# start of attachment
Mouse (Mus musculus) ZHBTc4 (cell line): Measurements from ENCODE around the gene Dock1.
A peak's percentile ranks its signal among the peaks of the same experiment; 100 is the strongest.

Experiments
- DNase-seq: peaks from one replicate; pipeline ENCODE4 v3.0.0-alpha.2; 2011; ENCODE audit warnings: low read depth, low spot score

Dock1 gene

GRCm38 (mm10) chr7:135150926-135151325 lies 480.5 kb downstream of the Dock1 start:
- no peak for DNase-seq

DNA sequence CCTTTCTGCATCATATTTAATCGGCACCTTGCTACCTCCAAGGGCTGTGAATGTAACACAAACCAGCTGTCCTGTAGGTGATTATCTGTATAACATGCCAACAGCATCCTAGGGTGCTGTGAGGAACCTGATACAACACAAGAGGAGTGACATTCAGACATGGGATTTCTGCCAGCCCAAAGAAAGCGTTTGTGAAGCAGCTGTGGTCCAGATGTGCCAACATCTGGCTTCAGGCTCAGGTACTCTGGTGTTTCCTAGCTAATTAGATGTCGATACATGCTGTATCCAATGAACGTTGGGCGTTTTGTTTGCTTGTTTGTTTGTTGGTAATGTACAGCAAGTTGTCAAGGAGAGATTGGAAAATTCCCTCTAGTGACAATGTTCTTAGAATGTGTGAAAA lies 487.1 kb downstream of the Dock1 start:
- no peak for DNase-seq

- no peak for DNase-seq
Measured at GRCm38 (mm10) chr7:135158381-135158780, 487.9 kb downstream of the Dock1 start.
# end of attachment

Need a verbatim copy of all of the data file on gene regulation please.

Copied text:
Mouse (Mus musculus) ZHBTc4 (cell line): Measurements from ENCODE around the gene Dock1.
A peak's percentile ranks its signal among the peaks of the same experiment; 100 is the strongest.

Experiments
- DNase-seq: peaks from one replicate; pipeline ENCODE4 v3.0.0-alpha.2; 2011; ENCODE audit warnings: low read depth, low spot score

Dock1 gene

GRCm38 (mm10) chr7:135150926-135151325 lies 480.5 kb downstream of the Dock1 start:
- no peak for DNase-seq

DNA sequence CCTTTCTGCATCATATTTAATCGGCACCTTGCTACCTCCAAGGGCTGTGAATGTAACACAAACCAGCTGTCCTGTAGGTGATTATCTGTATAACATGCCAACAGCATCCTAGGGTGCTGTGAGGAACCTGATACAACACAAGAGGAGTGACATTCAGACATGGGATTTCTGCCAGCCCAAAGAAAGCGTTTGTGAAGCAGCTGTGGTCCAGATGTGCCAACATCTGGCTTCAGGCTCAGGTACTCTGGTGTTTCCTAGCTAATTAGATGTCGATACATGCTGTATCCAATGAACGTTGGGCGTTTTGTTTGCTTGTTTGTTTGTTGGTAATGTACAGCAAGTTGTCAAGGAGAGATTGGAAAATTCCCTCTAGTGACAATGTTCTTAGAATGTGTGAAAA lies 487.1 kb downstream of the Dock1 start:
- no peak for DNase-seq

- no peak for DNase-seq
Measured at GRCm38 (mm10) chr7:135158381-135158780, 487.9 kb downstream of the Dock1 start.